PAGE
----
Fighting Finest, Inc. v. Bratton, 95 F.3d 224, 228 (2d Cir.
Plaintiffs assert that their right to associate was infringed
because their membership in the NRU, "which endeavored a pursuit
for political and social ends and benefitted the public
interest," resulted in their being "denied the designation of
detective," the requisite salary increase and out-of-title pay.
Plaintiffs' Opposition at 18. In further support of this claim,
plaintiffs allege that defense counsel Goodstein disclosed to
them an agreement between the Chief of Police and the former PBA
president that members of the NRU would never be considered for
appointment to detective, regardless of the functions or duties
they performed. The Mayor and the City went along with this
agreement, plaintiffs assert. In other words, according to
plaintiffs, defendants wrongfully determined that their
association with NRU precluded their designation as detectives,
even though they were entitled to this designation.
b. Redress of Grievances & Retaliation
To establish a retaliation claim under § 1983, a plaintiff
"initially [must] show that [his] conduct was protected by the
first amendment," and that defendants' conduct was motivated by
or substantially caused by plaintiffs' exercise of free speech.
Gagliardi v. Village of Pawling, 18 F.3d 188, 194 (2d Cir.
1994); see also Mount Healthy City Sch. Dist. Bd. of Ed. v.
Doyle, 429 U.S. 274, 284-85, 97 S.Ct. 568, 50 L.Ed.2d 471 (1977)
(government employee stated claim for wrongful discharge in
retaliation for engaging in protected speech); Nestor Colon
Medina & Sucesores, Inc. v. Custodio, 964 F.2d 32, 40-45 (1st
Cir. 1992) (plaintiff stated claim that officials denied permits
in retaliation for political views of plaintiff).
The rights to complain to public officials and to seek
administrative and judicial relief are protected by the First
Amendment. Gagliardi, 18 F.3d at 194; see also United Mine
Workers v. Illinois Bar Assoc., 389 U.S. 217, 222, 88 S.Ct. 353,
19 L.Ed.2d 426 (1967) (the right "to petition for a redress of
grievances [is] among the most precious of liberties safeguarded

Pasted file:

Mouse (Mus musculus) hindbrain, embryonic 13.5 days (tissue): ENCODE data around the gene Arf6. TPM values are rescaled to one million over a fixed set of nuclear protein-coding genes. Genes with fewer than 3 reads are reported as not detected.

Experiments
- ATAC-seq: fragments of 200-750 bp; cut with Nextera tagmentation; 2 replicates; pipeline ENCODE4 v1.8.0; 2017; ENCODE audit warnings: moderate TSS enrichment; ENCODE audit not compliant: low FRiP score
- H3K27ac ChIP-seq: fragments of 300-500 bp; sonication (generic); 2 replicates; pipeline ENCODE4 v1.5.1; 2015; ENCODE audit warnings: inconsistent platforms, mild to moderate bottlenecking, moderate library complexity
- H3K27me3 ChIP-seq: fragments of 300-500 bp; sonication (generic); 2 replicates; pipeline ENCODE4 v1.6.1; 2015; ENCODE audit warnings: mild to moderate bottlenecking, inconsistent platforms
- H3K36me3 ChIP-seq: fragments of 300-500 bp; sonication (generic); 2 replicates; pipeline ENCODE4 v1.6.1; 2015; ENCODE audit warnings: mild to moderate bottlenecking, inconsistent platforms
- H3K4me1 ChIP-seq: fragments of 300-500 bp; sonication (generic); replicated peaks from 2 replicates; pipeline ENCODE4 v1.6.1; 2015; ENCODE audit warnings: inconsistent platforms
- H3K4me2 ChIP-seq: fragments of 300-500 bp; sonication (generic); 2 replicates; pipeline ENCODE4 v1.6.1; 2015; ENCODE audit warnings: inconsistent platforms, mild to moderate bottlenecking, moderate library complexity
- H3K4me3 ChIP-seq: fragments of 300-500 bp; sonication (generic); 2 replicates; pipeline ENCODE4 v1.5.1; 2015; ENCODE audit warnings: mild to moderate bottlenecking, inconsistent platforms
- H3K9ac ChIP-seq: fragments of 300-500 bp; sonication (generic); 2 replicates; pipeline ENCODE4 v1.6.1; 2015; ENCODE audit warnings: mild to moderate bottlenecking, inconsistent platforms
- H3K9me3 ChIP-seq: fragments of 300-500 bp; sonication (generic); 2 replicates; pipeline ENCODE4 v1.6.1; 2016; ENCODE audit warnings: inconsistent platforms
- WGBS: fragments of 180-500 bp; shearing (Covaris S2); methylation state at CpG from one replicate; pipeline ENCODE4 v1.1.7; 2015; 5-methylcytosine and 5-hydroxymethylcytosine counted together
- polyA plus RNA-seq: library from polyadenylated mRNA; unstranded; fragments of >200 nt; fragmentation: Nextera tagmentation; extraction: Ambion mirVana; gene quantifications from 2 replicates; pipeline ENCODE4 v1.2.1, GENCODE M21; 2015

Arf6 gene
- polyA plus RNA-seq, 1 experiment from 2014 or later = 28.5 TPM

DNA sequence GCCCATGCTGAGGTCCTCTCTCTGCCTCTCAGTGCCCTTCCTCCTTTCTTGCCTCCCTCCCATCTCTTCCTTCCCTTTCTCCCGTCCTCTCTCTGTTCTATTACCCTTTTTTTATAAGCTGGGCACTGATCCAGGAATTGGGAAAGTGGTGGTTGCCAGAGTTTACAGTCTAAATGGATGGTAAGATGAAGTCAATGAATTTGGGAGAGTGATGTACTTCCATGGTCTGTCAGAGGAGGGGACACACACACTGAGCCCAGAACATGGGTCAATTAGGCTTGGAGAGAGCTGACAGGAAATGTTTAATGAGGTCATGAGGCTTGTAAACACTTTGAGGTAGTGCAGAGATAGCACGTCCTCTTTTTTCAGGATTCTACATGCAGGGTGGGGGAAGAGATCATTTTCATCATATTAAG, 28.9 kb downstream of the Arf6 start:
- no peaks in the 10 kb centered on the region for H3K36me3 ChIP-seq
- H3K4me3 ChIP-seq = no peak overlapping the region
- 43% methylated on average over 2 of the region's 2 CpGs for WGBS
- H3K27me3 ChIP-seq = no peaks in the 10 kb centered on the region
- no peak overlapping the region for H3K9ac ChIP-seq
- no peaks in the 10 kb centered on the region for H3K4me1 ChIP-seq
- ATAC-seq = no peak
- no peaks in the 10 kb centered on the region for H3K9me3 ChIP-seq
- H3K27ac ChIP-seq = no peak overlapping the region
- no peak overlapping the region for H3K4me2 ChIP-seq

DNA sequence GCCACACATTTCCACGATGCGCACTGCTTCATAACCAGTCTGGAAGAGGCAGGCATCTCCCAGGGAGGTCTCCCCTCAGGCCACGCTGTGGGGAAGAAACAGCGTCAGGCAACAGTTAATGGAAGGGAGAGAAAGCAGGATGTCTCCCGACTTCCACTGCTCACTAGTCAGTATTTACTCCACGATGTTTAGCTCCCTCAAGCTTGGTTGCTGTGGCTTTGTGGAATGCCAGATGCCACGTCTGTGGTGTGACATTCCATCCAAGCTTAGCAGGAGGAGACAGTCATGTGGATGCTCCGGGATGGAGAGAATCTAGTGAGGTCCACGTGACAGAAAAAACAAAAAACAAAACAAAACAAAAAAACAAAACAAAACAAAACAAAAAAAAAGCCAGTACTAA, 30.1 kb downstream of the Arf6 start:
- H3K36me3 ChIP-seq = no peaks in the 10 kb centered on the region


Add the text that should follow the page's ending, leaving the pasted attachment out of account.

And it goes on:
by the Bill of Rights" and is "intimately connected . . . with
the other First Amendment rights of free speech and free press").
The factual basis for plaintiffs redress of grievances and
First Amendment retaliation claims is not entirely clear. It
appears that plaintiffs base their First Amendment redress of
grievances claim on their assertion that the PBA and its
president Storzieri failed to effectively pursue their grievance
and on the allegation that Mayor LaFuente agreed to refuse to
hear their request for a detective designation. They further
allege that they were retaliated against after they sought the
help of the PBA in pursuing their constitutional and contractual
claims by being denied access to the Collective Bargaining
Agreement and by the PBA's failure to fund any legal action on
their behalf. Plaintiffs allege that defendants LaFuente and the
City refused to abide by state law and/or the CBA and in so doing
refused to accord plaintiffs the detective designation and
Although plaintiffs' complaint is not clear, this Court
concludes that plaintiffs adequately have pleaded the requisite
nexus between the exercise of their First Amendment rights and
subsequent retaliatory conduct by the defendants. Plaintiffs'
complaints to the PBA and their effort to secure the PBA's
assistance in pursuing legal redress of their grievances against
the City is conduct clearly protected by the First Amendment. The
ultimate question of retaliation involves a defendant's motive
and intent, which are difficult to plead with specificity in a
complaint. Gagliardi, 18 F.3d at 195. Rule 9(b) of the Federal
Rules of Civil Procedure provides that "[m]alice, intent,
knowledge and other conditions of mind . . . may be averred
generally." See id. While a bald and
uncorroborated allegation of retaliation might prove inadequate
to withstand a motion to dismiss, it is sufficient to allege
facts from which a retaliatory intent on the part of the
defendants reasonably may be inferred. Id.; see also Harris v.
Eichbaum, 642 F. Supp. 1056, 1065 (D.Md. 1986) (if plaintiff
alleges facts regarding defendant's state of mind that, if
proven, constitute a constitutional violation, the parties should
proceed to discovery). Plaintiffs allege that,
In conjunction with the PBA and Storzieri, Defendant
LaFuente and inter alia, the City, refused to abide
by state law and/or the Collective Bargaining
Agreement and in so doing refused to accord
Plaintiffs the detective designation and detective
salary. (Complaint ¶ "17"). In all, Defendants PBA
and Storzieri, aided and abetted by the City and
LaFuente, have failed to effectively pursue
Plaintiffs' claims in this matter.
Plaintiffs' Opposition at 19-20.
Defendants' motion to dismiss plaintiffs' claim pursuant to §
1983 for violation of their First Amendment rights is denied. In
addition, in the absence of any appropriate factual predicate, it
is premature to determine whether individual defendant Collette
LaFuente is entitled to qualified immunity.
Fore the foregoing reasons, defendants' Motion to Dismiss
plaintiffs' Second Amended Complaint is granted on plaintiffs'
due process claims and denied on plaintiffs' claims of First
Amendment violations. The parties are directed to appear before
the Court on September 16, 1999, at 9:15 a.m. for a Rule 16